The answer, of course, is sessions, which the servlet API keeps track of for us quite handily. In a stateless protocol, there must be some identifier passed with each request so that a session can be associated with it. This can be done via either a temporary cookie, or if cookies are turned off or not available, by 'encoding' each request - including the session identifier as a parameter to each request. In a distributed environment, however, this session must be synchronized with a per-user context on all available application servers. For example, a user logs in and makes a request of the application. It so happens that server "a" handles this request, and records some information about the state of the user's progress in the application. Some web application servers, such as the latest versions of Tomcat, provide a way for multiple instances of the web server to automatically synchronize session information between each other. This handles the web-application layer - but if we are using a multi-tiered application server, we're not out of the woods yet. If the next request the user makes is handled by application server "b", the context may not be available. Keel provides a simple mechanism for ensuring context sharing between application servers, whether on the same machine or distributed in a cluster, allowing sessions to be maintained not only with the web server, but with distributed application servers as well.
As most web-developers know, http can be combined with the secure sockets layer protocol (SSL) to encrypt communications between the browser and the server, as well as providing verification of the identity of the server via the use of a certificate. Developers who have set up servers such as Tomcat are familiar with the process of creating or installing the necessary server-side certificate. (As an aside, the recent introduction in some environments of "SSL filtering", intended for virus and other content-checking, significantly reduces the level of security provided by SSL - it is something to be cautious of). So, SSL can give us a certain amount of assurance that the communication channel is not intercepted, and provides some verification to the user that the site they are talking to is in fact they site it claims to be. Of course, a site using a self-signed certificate is essentially only asserting on their own authority that they are who they claim to be - a certificate signed by a third party (several companies provide this service) adds an additional level of assurance.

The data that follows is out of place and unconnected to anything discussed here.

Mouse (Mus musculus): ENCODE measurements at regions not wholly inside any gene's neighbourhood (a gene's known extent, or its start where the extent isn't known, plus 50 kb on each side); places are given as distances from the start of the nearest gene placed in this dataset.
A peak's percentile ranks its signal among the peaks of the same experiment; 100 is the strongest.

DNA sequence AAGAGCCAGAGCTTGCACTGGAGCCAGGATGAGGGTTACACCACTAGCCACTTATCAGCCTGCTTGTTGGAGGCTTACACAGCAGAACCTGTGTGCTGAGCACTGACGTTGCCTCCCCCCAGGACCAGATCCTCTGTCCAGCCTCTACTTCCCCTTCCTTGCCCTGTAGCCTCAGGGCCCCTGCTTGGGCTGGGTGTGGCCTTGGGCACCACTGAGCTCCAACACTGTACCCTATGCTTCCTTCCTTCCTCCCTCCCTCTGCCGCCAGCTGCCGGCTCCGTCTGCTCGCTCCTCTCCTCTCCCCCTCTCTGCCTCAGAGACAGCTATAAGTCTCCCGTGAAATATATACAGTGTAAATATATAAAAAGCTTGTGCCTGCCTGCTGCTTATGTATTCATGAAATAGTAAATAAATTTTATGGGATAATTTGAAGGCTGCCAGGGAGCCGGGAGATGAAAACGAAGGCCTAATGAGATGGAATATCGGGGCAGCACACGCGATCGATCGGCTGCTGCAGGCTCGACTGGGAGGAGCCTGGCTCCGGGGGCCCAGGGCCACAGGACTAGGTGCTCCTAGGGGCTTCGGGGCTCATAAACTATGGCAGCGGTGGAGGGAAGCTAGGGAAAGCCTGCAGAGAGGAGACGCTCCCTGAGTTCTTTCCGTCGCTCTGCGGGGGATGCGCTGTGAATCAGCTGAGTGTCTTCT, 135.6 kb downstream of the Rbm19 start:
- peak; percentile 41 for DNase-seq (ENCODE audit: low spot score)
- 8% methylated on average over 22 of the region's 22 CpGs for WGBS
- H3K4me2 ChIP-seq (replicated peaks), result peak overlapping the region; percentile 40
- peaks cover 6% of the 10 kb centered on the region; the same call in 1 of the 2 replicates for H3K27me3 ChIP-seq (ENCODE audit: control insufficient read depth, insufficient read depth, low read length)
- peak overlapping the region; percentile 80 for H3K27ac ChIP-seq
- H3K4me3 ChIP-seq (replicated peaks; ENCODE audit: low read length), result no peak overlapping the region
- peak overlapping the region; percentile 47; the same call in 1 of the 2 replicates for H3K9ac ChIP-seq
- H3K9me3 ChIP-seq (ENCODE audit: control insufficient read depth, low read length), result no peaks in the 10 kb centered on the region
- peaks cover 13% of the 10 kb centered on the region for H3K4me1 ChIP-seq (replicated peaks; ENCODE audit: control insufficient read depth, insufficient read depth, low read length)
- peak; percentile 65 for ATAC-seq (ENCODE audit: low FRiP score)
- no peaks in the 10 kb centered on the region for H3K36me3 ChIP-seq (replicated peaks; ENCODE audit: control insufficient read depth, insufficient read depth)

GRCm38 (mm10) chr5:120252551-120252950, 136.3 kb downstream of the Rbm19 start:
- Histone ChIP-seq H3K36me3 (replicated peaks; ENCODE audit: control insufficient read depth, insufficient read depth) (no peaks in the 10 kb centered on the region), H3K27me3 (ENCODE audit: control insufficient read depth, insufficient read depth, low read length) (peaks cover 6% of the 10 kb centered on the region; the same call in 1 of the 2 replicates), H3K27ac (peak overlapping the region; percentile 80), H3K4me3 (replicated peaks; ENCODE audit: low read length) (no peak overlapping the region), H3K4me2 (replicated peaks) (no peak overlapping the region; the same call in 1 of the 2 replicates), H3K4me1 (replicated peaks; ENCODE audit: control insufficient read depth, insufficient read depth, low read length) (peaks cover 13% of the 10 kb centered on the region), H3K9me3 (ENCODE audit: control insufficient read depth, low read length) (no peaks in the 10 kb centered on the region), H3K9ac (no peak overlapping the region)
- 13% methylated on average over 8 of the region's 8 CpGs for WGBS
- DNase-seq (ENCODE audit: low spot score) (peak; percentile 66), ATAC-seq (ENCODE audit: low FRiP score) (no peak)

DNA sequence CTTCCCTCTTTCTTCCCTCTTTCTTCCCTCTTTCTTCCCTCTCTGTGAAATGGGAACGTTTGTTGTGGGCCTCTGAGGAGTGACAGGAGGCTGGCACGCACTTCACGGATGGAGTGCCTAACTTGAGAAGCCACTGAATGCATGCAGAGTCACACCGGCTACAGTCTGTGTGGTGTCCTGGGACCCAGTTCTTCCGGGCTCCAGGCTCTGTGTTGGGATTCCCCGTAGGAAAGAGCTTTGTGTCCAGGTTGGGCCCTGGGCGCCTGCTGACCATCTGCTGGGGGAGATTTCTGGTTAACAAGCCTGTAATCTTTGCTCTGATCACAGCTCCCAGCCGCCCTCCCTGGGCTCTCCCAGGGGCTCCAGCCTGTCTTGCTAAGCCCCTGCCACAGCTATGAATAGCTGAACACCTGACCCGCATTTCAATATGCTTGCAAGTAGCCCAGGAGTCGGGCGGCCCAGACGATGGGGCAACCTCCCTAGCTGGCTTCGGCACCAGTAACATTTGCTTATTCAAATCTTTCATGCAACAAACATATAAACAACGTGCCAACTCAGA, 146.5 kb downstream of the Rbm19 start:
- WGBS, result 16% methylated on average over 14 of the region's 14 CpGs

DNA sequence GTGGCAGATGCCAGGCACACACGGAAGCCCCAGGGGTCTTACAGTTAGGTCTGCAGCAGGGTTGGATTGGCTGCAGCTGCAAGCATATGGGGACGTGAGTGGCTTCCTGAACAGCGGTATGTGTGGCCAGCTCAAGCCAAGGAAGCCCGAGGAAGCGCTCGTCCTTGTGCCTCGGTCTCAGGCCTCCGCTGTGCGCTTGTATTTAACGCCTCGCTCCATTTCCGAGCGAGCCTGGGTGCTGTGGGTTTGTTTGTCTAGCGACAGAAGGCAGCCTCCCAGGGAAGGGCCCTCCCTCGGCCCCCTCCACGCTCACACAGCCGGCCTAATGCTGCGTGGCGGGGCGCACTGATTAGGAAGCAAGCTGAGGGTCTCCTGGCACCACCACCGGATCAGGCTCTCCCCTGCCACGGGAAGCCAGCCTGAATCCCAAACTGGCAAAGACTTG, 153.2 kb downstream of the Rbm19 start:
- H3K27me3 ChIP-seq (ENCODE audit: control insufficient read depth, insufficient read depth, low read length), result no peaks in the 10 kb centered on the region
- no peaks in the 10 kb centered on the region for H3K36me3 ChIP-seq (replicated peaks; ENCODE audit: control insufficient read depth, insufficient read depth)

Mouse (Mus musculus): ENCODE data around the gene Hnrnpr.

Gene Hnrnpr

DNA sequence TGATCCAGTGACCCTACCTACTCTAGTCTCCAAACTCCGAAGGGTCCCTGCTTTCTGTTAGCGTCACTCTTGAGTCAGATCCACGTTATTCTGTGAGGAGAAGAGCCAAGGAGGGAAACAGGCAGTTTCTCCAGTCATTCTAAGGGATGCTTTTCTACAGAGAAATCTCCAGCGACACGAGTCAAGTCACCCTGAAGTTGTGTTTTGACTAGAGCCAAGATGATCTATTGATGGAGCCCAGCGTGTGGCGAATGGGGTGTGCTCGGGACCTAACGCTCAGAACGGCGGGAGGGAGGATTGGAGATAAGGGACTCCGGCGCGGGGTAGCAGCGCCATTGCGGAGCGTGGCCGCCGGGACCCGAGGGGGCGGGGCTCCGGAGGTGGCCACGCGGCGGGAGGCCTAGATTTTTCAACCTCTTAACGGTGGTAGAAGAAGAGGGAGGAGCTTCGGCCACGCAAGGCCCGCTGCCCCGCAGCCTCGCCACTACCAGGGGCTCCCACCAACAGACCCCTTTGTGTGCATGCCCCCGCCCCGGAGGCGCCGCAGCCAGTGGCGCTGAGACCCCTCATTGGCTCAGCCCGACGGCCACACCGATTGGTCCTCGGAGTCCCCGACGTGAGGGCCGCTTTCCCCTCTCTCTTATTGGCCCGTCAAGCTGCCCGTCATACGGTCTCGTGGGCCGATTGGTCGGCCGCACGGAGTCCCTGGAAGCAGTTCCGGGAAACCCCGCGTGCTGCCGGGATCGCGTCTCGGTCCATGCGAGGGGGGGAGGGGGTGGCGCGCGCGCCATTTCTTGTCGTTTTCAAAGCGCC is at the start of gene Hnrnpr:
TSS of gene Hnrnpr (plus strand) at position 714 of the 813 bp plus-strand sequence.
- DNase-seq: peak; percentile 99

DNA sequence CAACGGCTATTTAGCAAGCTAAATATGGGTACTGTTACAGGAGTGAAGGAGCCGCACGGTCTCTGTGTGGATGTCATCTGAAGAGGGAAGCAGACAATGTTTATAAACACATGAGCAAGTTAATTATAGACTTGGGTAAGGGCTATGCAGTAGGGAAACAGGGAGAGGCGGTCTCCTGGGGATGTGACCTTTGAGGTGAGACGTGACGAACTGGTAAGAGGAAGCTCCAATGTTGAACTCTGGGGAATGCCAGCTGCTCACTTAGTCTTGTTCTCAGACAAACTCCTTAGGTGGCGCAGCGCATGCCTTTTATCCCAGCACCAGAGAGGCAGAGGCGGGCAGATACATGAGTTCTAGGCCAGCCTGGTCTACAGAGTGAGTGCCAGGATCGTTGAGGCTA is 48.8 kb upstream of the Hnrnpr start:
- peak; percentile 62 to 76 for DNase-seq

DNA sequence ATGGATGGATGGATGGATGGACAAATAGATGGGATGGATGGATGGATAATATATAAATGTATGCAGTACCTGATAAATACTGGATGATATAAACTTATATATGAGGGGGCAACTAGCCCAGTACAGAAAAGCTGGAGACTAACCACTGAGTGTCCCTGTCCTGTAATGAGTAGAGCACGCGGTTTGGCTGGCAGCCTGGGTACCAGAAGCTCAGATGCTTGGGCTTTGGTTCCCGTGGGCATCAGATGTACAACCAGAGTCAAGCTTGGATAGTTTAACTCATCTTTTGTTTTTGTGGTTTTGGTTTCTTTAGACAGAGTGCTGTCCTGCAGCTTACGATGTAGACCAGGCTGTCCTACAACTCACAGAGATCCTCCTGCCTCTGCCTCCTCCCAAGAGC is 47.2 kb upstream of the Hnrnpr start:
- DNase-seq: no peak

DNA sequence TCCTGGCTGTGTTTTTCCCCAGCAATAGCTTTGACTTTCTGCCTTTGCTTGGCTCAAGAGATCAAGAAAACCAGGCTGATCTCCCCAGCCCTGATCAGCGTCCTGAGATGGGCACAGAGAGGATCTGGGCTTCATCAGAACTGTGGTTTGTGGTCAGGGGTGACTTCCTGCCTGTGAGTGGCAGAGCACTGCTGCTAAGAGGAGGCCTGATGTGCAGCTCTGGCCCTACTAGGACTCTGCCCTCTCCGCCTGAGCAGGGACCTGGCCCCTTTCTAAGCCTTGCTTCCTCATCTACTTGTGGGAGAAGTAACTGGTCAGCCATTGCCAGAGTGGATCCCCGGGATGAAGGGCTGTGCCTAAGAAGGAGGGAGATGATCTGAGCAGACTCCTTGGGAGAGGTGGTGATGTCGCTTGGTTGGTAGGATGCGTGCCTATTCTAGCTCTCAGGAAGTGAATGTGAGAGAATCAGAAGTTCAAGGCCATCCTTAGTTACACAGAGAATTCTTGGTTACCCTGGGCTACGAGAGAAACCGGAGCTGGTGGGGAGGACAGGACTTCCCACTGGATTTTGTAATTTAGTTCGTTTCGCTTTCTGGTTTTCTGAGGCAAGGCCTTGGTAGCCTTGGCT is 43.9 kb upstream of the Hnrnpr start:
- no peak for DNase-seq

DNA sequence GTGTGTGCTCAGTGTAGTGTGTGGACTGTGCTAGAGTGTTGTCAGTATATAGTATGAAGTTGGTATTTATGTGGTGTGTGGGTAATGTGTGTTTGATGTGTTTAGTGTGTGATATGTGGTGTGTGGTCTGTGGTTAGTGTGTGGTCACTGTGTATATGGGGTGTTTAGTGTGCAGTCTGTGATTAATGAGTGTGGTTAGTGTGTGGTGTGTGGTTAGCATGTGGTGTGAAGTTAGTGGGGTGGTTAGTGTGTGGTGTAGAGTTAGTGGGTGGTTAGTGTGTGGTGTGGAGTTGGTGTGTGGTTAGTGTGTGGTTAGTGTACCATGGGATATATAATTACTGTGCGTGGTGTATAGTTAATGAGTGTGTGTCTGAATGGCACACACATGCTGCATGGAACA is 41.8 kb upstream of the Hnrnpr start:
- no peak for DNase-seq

Fewer developers, however, have tackled the issue of client-side certificates. These certificates, installed in the client's browser, can provide the same kind of confirmation to the server as the server-side certificates do for the client. They provide an additional confirmation that the client is in fact who they say they are. One issue with https that can arise is that a secure session is distinct from a non-secure session with the same client. This means that using, for instance, a secure https connection for logging in doesn't necessarily mean that the login data will be available to the remaining application. Again, this is an area where your framework should take care of the details, synchronizing secure session data and regular session data, and making sure that requests designated as requiring secure connection are always handled via https. Client-side certificates can also be used to provide some assurance that both ends of a Web-Services communication are who they say they are - but that's another article.